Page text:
Massachusetts Charges GPB Capital Holdings with Securities Fraud
William Galvin, the top securities regulator in Massachusetts, filed a Complaint against GPB Capital this week that alleges GPB Capital issued illegal marketing materials filled with misstatements and omissions of material fact in the course of selling its investments to clients.
Meyer Wilson has been on top of the GPB Capital debacle since it started last year, and we currently represent dozens of investor victims across the country. You can read more about our efforts and lawsuits at our website, www.gpblawyer.com.
Galvin identifies some of GPB Capital’s self-dealing in the Complaint, which includes a network of entities that sought to appear different but were one-and-the-same. GPB Capital paid Ascendant Alternative Strategies and Ascendant Capital millions of dollars in connection with marketing GPB Capital funds and in connection with acquisitions made by GPB Capital. Publicly, GPB Capital and Ascendant Capital sought to appear as two distinct companies, but in reality, the Massachusetts regulator says they were one-and-the-same.
The Complaint also details some of the underlying securities fraud under Massachusetts Blue Sky laws – that investors contributed to GPB Capital funds under false and misleading pretenses, in reliance on GPB Capital private placement memoranda and marketing materials, and without knowing that GPB Capital continually engaged in self-dealing from inception.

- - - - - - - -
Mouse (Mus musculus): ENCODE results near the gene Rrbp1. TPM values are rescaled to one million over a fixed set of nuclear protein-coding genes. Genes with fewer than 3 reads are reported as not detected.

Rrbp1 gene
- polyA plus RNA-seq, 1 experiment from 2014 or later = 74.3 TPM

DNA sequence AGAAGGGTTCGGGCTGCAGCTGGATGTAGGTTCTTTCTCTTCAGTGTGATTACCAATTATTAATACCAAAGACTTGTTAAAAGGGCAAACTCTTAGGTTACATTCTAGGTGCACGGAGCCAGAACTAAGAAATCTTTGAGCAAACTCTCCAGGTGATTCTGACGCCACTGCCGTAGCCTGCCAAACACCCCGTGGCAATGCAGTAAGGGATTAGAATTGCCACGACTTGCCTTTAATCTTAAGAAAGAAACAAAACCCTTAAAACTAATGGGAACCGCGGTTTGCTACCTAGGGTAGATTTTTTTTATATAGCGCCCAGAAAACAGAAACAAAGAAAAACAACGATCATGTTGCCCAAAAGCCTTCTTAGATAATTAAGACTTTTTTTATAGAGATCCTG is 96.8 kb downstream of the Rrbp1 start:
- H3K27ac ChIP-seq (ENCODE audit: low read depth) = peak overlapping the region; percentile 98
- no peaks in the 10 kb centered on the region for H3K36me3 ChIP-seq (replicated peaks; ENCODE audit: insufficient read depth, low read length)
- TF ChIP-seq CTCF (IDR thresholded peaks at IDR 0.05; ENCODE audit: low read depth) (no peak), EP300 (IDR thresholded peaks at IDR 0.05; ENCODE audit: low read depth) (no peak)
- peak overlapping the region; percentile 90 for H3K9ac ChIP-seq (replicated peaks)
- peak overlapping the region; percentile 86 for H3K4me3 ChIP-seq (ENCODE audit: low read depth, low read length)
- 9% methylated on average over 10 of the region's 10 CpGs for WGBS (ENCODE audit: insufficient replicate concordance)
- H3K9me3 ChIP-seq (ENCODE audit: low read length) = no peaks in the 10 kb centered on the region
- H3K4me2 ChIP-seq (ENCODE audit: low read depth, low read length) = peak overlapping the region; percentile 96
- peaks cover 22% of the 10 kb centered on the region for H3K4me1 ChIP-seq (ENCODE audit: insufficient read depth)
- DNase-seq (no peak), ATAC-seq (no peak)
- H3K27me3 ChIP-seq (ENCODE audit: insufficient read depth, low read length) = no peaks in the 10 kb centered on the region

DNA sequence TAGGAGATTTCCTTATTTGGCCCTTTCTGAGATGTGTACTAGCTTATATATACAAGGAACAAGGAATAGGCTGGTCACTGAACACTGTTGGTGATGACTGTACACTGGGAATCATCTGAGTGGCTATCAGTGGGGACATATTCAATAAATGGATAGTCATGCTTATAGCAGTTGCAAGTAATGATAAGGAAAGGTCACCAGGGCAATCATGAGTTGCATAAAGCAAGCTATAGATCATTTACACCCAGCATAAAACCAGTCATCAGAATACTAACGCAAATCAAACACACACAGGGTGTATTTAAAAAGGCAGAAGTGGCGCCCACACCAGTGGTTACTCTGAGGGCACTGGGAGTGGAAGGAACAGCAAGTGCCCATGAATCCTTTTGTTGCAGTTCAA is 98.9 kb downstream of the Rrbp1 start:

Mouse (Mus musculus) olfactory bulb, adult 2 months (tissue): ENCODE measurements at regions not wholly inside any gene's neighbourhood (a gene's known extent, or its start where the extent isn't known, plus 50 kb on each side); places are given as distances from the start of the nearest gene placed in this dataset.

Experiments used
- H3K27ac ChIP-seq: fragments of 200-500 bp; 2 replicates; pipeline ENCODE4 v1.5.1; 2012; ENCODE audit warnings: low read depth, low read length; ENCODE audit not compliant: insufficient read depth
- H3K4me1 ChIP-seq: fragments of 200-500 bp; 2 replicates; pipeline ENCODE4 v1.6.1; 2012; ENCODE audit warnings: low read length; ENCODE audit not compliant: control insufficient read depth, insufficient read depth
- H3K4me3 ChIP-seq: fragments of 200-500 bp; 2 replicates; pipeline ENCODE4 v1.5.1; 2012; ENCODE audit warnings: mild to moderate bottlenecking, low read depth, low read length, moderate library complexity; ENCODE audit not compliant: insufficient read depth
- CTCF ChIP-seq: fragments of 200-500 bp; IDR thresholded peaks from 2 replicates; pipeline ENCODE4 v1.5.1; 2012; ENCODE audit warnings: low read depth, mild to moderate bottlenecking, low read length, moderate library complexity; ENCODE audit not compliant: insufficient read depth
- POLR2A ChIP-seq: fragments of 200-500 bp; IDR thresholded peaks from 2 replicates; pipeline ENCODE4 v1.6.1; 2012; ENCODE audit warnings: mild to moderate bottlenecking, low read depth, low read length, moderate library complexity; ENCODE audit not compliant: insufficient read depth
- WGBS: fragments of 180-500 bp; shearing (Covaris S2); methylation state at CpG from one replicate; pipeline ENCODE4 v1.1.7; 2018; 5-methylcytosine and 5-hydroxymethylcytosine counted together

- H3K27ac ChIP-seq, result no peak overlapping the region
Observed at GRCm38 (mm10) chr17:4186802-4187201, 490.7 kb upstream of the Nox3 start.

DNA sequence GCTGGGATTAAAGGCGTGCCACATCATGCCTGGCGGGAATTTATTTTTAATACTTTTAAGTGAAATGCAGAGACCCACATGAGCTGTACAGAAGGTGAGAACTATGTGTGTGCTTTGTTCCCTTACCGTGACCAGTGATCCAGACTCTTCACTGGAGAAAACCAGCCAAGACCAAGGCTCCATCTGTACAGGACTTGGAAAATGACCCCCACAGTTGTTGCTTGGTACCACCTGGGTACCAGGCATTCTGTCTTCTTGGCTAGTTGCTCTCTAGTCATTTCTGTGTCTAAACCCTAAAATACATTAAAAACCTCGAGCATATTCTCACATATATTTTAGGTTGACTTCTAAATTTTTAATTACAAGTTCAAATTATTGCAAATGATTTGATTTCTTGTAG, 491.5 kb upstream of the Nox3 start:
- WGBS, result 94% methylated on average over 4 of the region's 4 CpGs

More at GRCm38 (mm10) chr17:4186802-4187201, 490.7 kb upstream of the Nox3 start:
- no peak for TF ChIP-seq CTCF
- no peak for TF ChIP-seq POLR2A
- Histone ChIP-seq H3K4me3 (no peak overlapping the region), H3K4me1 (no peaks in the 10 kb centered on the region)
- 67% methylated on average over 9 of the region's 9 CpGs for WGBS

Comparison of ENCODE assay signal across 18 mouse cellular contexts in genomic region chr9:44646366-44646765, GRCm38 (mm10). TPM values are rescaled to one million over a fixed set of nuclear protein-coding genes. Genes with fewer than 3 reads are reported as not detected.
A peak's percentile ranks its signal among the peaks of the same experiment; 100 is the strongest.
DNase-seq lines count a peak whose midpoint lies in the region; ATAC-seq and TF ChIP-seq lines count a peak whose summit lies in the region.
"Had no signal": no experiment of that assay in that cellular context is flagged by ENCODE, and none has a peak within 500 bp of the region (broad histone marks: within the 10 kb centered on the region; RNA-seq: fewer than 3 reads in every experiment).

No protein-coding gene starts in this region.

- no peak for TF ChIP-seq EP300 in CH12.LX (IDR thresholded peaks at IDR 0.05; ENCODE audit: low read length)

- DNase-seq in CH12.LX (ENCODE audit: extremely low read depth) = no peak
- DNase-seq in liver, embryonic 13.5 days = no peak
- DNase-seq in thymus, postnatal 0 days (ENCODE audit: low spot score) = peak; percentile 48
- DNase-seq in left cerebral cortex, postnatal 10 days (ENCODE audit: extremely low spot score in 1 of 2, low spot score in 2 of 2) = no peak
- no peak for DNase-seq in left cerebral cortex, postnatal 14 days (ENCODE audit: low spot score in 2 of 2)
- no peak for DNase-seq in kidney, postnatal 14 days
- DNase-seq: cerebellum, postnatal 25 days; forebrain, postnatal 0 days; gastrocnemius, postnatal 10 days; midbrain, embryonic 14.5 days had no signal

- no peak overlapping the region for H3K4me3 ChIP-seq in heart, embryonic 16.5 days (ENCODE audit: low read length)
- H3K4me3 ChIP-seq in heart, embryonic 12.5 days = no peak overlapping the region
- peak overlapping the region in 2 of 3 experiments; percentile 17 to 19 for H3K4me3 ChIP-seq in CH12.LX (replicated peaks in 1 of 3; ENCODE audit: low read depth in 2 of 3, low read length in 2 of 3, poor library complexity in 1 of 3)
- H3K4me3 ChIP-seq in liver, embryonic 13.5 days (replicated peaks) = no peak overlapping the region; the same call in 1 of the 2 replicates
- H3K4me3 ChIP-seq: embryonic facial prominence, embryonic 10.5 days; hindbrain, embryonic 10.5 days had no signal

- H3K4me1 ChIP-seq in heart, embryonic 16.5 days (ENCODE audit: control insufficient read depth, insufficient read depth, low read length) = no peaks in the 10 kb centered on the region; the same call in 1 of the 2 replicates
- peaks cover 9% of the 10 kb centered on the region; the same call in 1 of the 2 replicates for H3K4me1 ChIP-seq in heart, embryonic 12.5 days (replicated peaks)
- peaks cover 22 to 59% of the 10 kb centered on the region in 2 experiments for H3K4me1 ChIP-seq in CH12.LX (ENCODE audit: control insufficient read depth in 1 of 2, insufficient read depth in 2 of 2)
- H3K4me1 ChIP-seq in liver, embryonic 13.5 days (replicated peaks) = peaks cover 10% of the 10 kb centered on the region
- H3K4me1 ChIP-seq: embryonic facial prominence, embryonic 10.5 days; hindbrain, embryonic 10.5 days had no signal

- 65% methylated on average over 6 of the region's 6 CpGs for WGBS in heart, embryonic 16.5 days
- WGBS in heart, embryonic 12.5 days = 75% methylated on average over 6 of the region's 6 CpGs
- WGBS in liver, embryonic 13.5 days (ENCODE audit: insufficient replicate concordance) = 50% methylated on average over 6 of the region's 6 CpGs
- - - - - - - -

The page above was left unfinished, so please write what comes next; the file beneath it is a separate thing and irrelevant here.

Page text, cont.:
As time went on and GPB Capital raised more money, Galvin says that GPB Capital was unable to use its capital efficiently. As investor contributions increased, so did the funds required to continue to pay investor distributions. In order to keep up with distributions, GPB Capital began dipping into investor contributions to meet the demands of the 8% monthly distributions. According to the Complaint, the GPB Capital funds’ financials show that distributions were issued that exceeded the funds’ net incomes. But GPB Capital never updated any of its disclosure or marketing materials to reflect this.
In an interview with the Boston Globe, Galvin said,
“Clearly the materials that were presented, the representations that were made, were not true…. We’re looking to free these investors of their obligations.”